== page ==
Wednesday, March 14, 2007

Are you still here?

I've lost my belt and my jeans are sagging round my knees in typical gangster style.
Do you know how that trend started?
(Answer at the end)

An old story from the BBC website which I only got round to reading last week:
Actor Forest Whitaker has told the BBC about the intense effort he put in to generate his Oscar-nominated performance as Ugandan dictator Idi Amin in The Last King Of Scotland. The actor went to the extent of learning Swahili for the role - taking him four months to lose the Ugandan accent after filming ended - as well as watching endless hours of footage of Amin's speeches.

He also hung around the market in the capital Kampala, meeting people who knew the dictator.

"Everyone had stories," he told BBC World Service's On Screen programme.
"Many of the people I met had a dual feeling of him in the first place - some had relatives who had been killed during the regime, but there remained the feeling that he had also done certain great things for the country.
"That reconciliation was something that I needed to understand in order to play the character."
I was sad to hear of the passing of Arnold Drake this week. I was fortunate enough to hear him speak on a number of occasions - one being his famous acceptance song at the 2005 Eisner Awards ceremony in San Diego. He also talked at length, and with great humour, last year in New York about being swindled by Bob Kane on the 'Old Timer Comics Creators Who Were swindled by Bob Kane' panel.

It probably wasn't called that though.

Peter Greenaway discusses 'Casablanca Syndrome' in the short clip below. If you go to the YouTube page for this there is a collection of interesting clips from the same talk.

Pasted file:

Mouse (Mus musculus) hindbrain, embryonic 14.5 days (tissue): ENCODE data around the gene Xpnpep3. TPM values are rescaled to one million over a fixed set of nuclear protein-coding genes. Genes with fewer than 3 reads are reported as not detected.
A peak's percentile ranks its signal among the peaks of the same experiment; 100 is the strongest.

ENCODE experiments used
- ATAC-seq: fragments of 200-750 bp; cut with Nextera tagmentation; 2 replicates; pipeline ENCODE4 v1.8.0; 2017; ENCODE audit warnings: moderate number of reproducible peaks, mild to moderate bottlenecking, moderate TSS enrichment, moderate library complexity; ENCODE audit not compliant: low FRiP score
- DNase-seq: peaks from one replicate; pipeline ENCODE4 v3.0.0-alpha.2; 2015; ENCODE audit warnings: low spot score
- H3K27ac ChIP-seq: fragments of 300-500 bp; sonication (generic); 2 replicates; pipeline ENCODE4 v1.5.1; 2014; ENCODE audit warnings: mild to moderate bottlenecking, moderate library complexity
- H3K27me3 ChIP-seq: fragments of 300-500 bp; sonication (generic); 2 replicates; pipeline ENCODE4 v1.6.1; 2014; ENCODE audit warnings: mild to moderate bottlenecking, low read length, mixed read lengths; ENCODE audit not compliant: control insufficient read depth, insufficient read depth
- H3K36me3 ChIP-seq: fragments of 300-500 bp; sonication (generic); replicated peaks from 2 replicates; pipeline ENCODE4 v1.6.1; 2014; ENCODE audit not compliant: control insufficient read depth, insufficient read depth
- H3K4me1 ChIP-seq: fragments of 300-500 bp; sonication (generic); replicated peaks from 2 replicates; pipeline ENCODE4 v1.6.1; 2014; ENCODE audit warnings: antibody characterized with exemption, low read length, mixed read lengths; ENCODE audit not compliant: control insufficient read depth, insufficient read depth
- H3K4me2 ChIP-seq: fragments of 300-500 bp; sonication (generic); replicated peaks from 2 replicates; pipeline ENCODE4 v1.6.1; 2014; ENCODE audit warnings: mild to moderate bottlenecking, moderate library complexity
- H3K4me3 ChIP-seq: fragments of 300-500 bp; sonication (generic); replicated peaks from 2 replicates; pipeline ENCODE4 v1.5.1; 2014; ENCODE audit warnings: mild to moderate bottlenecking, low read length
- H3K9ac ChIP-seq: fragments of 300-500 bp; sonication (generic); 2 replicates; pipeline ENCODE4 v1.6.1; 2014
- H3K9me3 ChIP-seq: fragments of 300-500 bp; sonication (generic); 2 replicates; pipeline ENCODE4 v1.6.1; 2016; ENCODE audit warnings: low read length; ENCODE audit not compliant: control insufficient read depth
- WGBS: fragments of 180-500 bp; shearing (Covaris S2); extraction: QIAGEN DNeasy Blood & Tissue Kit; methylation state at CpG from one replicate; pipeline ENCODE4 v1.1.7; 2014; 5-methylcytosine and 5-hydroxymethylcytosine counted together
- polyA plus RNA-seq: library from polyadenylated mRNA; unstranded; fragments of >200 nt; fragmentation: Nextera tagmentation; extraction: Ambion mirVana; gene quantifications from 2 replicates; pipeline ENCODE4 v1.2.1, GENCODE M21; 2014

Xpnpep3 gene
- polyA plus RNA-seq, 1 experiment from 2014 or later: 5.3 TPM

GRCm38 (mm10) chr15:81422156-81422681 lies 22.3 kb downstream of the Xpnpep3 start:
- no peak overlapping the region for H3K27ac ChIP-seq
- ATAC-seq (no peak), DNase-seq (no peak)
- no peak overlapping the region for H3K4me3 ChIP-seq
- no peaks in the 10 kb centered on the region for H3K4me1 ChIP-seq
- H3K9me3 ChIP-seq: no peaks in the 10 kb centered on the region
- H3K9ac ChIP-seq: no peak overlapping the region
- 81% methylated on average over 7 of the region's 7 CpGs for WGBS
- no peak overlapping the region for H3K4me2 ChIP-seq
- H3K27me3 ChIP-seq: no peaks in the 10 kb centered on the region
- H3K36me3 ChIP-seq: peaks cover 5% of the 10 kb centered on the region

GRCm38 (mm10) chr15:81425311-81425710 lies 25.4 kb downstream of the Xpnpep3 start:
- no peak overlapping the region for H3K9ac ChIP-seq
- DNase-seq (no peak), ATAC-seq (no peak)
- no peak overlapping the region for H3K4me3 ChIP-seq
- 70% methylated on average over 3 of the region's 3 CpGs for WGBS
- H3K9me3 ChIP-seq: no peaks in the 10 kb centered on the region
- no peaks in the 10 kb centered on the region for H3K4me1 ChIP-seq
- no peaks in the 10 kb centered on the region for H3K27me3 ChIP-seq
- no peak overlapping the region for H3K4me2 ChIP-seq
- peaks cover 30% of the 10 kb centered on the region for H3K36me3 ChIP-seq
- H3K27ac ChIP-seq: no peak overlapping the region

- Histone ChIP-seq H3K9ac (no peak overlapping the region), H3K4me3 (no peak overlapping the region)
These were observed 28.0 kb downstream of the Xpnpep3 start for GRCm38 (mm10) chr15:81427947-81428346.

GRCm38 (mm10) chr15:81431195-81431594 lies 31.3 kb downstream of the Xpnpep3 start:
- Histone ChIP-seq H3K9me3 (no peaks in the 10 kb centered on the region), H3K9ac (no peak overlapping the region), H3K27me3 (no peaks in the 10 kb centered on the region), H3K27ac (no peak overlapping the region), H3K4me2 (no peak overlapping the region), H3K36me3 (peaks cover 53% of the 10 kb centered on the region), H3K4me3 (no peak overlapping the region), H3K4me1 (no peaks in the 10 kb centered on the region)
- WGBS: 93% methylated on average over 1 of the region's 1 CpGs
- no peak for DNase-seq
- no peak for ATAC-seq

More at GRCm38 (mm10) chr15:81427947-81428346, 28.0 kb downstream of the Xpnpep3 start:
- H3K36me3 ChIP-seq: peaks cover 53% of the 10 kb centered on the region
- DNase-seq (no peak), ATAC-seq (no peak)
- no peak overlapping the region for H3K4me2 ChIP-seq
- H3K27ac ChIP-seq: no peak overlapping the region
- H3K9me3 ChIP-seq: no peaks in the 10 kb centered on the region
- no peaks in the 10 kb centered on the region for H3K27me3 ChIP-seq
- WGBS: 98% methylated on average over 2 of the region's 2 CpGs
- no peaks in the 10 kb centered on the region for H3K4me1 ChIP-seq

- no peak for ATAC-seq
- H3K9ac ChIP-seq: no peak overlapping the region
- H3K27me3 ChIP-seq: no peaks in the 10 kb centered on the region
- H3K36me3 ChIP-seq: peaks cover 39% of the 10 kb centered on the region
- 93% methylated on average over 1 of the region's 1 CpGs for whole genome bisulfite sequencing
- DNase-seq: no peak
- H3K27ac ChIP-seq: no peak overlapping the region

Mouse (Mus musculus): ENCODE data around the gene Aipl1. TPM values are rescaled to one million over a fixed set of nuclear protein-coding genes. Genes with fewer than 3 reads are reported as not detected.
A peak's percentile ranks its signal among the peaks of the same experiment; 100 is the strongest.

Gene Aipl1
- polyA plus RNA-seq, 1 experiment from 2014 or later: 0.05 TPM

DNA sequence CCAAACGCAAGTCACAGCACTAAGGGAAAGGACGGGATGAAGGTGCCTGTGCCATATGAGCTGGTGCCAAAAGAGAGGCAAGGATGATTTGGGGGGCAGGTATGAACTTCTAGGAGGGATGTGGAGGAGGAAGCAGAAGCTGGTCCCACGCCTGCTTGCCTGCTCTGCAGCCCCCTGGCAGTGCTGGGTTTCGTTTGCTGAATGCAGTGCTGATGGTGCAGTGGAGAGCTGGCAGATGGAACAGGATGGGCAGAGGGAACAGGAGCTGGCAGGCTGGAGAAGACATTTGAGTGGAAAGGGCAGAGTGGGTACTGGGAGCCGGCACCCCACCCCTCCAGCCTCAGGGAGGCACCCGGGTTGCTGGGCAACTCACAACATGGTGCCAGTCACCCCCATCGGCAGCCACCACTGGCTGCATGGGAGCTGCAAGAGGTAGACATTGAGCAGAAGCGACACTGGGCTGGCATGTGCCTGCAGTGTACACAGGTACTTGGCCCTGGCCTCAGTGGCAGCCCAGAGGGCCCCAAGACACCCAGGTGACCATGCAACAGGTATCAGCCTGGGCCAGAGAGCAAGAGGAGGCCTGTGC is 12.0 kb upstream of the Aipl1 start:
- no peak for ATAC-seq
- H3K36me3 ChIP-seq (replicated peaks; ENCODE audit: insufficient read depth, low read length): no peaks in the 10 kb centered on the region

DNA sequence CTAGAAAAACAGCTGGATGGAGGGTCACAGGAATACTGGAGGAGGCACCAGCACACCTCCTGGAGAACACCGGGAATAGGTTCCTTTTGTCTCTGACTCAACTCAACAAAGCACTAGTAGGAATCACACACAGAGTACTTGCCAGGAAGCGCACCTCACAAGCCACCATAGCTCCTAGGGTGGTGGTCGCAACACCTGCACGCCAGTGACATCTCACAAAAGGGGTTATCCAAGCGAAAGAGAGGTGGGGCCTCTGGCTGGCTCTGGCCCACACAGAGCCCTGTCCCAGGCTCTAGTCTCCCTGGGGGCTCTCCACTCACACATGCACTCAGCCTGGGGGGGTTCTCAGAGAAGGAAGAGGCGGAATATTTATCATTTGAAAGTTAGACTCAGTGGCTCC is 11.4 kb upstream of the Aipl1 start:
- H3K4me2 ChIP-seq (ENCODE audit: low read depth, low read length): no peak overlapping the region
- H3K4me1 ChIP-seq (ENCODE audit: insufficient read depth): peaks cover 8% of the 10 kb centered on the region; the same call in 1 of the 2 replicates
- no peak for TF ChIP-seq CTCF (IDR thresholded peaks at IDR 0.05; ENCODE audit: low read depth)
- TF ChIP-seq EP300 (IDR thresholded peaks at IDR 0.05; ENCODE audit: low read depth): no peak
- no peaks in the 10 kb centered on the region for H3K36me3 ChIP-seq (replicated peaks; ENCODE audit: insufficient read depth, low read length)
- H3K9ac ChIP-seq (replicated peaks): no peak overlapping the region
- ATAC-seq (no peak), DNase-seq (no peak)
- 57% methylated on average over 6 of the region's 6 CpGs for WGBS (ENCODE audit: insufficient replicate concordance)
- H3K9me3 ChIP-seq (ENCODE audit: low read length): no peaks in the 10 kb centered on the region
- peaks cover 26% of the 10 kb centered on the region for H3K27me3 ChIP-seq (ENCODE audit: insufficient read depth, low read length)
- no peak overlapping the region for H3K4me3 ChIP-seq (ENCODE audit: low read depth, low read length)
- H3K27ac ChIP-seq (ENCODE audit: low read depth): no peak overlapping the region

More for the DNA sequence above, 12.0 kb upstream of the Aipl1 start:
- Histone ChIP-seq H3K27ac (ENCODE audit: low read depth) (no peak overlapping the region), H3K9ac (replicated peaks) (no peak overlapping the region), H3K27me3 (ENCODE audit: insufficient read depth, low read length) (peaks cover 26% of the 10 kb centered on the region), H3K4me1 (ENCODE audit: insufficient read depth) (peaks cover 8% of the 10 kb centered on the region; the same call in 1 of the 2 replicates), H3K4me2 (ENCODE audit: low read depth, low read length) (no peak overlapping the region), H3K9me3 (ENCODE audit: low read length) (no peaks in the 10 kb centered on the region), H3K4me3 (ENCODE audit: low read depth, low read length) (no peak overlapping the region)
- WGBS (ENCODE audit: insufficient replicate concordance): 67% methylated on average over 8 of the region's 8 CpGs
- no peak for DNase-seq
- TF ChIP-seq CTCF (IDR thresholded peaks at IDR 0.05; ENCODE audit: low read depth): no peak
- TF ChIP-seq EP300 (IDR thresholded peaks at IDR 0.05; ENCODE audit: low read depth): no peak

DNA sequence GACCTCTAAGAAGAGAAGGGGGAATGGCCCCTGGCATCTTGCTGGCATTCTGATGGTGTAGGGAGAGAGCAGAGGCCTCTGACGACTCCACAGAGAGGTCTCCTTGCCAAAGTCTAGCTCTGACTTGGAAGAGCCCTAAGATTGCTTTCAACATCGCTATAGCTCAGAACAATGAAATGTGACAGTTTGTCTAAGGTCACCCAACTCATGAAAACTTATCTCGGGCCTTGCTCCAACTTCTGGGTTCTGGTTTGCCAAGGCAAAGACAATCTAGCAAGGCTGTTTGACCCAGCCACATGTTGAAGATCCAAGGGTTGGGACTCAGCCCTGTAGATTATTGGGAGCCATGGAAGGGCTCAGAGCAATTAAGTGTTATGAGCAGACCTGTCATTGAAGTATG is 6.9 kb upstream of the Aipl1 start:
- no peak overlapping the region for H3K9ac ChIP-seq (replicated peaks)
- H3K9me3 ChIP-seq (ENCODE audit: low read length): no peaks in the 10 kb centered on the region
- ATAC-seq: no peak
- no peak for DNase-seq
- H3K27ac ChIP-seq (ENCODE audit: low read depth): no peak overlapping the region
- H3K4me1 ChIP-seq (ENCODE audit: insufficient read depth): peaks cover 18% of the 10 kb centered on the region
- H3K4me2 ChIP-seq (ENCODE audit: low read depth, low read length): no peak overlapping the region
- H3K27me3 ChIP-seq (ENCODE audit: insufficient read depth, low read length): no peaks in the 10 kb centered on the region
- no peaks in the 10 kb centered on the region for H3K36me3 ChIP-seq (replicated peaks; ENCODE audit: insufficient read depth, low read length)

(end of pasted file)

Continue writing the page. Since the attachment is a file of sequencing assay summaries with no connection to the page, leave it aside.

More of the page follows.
I'm eating cream chicken with steamed rice. It's yummy.

If you currently Google 'Baillie' I am seventh in the list of results. By linking to my website ( you can help push me up to number 1!

Another old BBC story I failed to mention here due to being so busy my intenstines tried to escape my body.

An ITV News report that Tony Blair was guided by God ahead of the Iraq war breached rules over accuracy, regulator Ofcom has said.

n the interview, host Michael Parkinson asked: "So you would pray to God whenever you make a decision like that?" Mr Blair replied: "Well I don't want to go into - this side of this but it's - yeah I... but you of course, it's... you struggle with your own conscience about it because people's lives are affected."

ITV said the answer justified the report that faith in God had played a part in the decision to go to war.

I'm not kidding either. I was blocked up with a cold last week - my nose was blocked, my ears were blocked, I could barely breath through my mouth. On top of this my body was producing enough mucus to disgust David Cronenburg. When blowing my nose the pressure within my body reached the point were my intenstines tried to jump through the middle of the six pack you can't tell I've got.